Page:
Friday, February 24, 2012

The Parking Lot Movie


Great movie. A bunch of disgruntled grad students, skate-boarders and malcontents administ The Corner Lot in Charlottesville, Virginia. A marxist critique of the American service economy, as well as a juvenile attack on the fraternity system. Essential.


Thursday, February 23, 2012

February 22 2012

A Sketch of the Great Dejection
by Thom Gunn

Having read the promise of the hedgerow
the body set out anew on its adventures.
At length it came to a place of poverty,
of inner and outer famine,
where all movement had stopped
except for that of the wind, which was continual
and came from elsewhere, from the sea,
moving across unplanted fields and between headstones
in the little churchyard dogged with nettles
where no one came between Sundays, and few then.
The wind was like a punishment to the face and hands.
These were marshes of privation:
the mud of the ditches oozed scummy water,
the grey reeds were arrested in growth,
the sun did not show, even as a blur,
and the uneven lands were without definition
as I was without potent words,
inert.
I sat upon a disintegrating gravestone.
How can I continue, I asked?
I longed to whet my senses, but upon what?
On mud? It was a desert of raw mud.
I was tempted by fantasies of the past,
but my body rejected them, for only in the present
could it pursue the promise,
keeping open to its fulfilment.
I would not, either, sink into the mud,
warming it with the warmth I brought to it,
as in a sty of sloth.
My body insisted on restlessness
having been promised love,
as my mind insisted on words
having been promised the imagination.
So I remained alert, confused and uncomforted.
I fared on and, though the landscape did not change,
it came to seem after a while like a place of recuperation.

Tuesday, February 21, 2012

Life Times by Nadine Gordimer

Again and again she seems to effortlessly cross the imaginative line between a patronizing liberal sympathy and a truly creative and understanding empathy with the victims of apartheid in South Africa.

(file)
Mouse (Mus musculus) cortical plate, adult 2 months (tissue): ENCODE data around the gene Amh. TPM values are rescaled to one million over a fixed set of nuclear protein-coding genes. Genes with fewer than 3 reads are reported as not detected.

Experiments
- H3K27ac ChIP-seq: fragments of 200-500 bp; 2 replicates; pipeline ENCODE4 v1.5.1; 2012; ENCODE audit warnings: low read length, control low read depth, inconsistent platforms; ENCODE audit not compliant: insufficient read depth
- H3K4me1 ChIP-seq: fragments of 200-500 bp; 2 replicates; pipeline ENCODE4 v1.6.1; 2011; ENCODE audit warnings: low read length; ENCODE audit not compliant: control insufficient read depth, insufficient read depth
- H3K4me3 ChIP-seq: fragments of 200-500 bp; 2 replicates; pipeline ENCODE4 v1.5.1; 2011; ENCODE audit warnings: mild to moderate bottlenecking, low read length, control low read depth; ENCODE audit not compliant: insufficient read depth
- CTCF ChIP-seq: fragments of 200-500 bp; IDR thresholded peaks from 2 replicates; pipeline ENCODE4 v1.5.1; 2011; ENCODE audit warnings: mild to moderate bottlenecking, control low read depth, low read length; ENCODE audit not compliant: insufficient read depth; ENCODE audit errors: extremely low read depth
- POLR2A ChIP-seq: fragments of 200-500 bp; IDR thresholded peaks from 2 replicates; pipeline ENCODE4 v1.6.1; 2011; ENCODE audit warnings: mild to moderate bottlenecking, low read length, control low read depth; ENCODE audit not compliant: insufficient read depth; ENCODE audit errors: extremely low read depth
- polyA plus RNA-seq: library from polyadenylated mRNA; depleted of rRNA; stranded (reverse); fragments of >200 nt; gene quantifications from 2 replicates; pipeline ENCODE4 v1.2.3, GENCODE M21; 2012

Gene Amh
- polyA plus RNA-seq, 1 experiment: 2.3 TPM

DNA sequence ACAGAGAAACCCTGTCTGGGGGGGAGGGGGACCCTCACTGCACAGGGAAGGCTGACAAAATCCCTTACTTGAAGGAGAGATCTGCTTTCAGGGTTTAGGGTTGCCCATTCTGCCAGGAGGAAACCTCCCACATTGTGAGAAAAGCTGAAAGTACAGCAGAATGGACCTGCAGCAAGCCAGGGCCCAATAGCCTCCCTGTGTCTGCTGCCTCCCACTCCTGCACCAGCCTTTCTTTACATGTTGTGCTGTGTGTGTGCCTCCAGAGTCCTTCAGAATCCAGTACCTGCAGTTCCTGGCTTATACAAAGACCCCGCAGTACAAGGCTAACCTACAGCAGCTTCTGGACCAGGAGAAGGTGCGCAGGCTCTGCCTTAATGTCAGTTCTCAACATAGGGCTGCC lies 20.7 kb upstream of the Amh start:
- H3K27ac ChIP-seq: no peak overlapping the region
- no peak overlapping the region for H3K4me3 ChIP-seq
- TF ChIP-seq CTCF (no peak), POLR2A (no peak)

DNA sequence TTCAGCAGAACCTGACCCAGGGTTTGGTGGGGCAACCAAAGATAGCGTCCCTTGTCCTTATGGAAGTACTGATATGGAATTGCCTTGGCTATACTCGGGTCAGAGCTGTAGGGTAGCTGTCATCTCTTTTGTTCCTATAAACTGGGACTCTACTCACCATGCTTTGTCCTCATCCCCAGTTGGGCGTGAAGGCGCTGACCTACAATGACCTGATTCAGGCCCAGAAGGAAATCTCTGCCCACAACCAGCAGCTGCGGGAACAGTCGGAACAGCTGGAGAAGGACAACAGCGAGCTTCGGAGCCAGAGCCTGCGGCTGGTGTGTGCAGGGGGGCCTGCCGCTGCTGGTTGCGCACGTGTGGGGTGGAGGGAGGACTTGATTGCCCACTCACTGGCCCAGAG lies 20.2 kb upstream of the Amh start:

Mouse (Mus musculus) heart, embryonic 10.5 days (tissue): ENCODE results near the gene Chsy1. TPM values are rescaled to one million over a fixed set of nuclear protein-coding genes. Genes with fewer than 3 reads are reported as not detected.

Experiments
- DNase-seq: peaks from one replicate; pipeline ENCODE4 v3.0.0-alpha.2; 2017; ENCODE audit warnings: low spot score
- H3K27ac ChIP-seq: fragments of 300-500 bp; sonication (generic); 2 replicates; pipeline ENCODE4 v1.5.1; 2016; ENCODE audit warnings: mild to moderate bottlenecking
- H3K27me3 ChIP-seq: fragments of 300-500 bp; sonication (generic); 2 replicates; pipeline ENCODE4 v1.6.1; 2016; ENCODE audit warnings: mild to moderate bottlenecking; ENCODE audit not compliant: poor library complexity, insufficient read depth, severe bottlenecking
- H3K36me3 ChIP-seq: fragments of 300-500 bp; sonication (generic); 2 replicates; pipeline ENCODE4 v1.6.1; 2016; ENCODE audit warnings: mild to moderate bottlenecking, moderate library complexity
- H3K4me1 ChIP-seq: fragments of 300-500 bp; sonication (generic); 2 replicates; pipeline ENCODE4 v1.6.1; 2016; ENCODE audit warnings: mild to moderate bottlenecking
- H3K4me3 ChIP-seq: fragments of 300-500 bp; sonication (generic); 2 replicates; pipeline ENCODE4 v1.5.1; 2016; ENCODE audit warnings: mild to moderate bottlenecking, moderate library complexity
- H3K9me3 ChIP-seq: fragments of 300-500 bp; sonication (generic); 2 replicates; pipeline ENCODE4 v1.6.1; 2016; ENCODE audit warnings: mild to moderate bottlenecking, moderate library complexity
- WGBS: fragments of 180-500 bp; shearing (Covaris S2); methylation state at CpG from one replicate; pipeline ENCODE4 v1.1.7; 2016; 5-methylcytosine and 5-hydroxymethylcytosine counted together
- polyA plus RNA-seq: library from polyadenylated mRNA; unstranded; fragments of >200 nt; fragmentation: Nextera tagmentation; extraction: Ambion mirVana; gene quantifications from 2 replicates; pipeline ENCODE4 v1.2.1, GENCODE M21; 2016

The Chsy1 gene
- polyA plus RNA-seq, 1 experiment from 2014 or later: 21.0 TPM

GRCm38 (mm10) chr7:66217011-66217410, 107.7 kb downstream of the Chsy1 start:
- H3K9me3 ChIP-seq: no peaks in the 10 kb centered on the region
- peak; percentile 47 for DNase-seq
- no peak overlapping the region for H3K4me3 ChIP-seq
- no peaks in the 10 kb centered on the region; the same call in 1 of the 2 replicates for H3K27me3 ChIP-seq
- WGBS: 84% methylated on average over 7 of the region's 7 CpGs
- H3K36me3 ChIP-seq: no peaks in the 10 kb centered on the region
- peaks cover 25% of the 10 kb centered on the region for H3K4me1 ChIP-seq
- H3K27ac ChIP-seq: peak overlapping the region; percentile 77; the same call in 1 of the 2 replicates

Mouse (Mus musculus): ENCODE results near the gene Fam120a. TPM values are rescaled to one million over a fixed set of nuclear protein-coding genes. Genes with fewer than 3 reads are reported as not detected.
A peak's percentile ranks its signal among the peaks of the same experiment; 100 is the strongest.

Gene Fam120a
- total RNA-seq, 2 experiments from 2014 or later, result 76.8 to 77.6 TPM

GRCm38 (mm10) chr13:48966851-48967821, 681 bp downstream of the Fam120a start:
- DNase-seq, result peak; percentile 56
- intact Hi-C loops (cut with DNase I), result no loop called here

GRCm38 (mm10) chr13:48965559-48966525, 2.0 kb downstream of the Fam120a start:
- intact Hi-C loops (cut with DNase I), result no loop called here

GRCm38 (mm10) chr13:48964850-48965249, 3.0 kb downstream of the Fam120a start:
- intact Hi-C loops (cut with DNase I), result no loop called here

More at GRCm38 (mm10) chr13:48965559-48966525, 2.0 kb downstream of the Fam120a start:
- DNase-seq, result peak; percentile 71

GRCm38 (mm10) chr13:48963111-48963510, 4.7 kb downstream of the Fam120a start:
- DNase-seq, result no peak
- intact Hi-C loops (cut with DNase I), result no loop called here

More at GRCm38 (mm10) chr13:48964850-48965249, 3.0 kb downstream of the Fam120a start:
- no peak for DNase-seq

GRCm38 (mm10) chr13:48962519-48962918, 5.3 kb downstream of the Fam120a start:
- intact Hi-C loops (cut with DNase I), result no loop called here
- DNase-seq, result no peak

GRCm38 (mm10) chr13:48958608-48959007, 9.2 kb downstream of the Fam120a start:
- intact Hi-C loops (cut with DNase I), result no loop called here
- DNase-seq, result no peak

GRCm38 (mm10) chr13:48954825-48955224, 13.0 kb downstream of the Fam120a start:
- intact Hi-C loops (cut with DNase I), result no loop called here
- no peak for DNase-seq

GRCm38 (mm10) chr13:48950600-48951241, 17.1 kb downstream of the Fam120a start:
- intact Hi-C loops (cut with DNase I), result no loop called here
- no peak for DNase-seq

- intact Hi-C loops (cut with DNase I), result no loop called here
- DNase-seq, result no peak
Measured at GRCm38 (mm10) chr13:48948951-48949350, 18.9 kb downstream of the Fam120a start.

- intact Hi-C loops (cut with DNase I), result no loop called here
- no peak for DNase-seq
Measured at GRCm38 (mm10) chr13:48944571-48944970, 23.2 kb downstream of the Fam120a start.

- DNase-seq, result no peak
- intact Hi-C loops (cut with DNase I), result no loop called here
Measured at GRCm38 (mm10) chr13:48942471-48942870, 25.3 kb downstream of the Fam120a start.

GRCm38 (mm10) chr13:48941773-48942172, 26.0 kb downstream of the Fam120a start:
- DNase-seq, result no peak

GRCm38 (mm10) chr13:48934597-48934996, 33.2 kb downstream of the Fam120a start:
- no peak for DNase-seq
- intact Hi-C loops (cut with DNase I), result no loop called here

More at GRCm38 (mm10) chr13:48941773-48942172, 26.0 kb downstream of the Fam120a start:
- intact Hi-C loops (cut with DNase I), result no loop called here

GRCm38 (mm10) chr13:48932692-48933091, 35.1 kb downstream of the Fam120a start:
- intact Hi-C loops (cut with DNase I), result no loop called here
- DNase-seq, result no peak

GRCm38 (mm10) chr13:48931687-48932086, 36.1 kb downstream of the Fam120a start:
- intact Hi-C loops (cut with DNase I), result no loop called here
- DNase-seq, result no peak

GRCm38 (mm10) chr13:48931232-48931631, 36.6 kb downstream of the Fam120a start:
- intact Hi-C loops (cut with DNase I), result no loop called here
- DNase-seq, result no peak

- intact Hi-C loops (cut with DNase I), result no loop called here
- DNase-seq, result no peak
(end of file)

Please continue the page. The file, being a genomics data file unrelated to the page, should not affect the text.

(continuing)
"The Soft Voice of the Serpent," the only non-racially-centered story so far, a gentle, tragic portrayal of a young man in a wheelchair feeling his limits.
"The Amateurs," about a white theatre troupe going into the camps to perform Oscar Wilde, not realizing until too late just how vast the imaginative distance is between themselves and their audience.
"Six Feet of the Country" about the struggle of a black family to get back the dead body of their child, an illegal immigrant, in order that they can bury him appropriately.
"Face from Atlantis"
"Which New Era Would That Be?" about a
"The Smell of Death and Flowers." That was one of the things she held against the missionaries: how they stressed Christ's submission to humiliation by the white man.
"Not for Publication"
"Through time and Distance"
"A Chip of Glass Ruby," about a widowed Hindu mother of five and adoptive mother of four more, who has married a Hindu widower, and she gets arrested for her work organizing and participating in anti-apartheid activies for the black population.
"Some Monday For Sure." It reads like a Frank O'Connor story about the IRA. A young man becomes involved with the anti-apartheid forces through his sister's husband, who drives a "dynamite truck" for a construction. He participates in an armed robbery of the truck, and escapes with his sister and brother in law to Rhodesia, where they are forced to live for years. Odd long second half, after the robbery, where the husband has returned to South Africa, and the sister and her younger brother remain in exile, the boy hopeful and optimistic that he will return to freedom-fighting, but his sister despondent about the loss of her previous life.

The Weird Sisters by Eleanor Brown

The Weird Sisters by Eleanor Brown

To End all Wars by Adam Hochschild


Incredible documentation of the intersection of the war industry and peace forces mostly in Great Britain during the run up to World War I and throughout that horrendously destructive conflict.

The execution of several members of the Bantam Battalions, composed of men who were above 5 feet tall but less than 5 foot three inches tall, and so had missed the height minimum for the first round of conscription.

The proximity of the German and Allied lines during the first 18 months of the war, and how the opposing forces would declare impromptu cease-fires and socialize.

Monday, February 13, 2012

The Color of Night by Madison Smartt Bell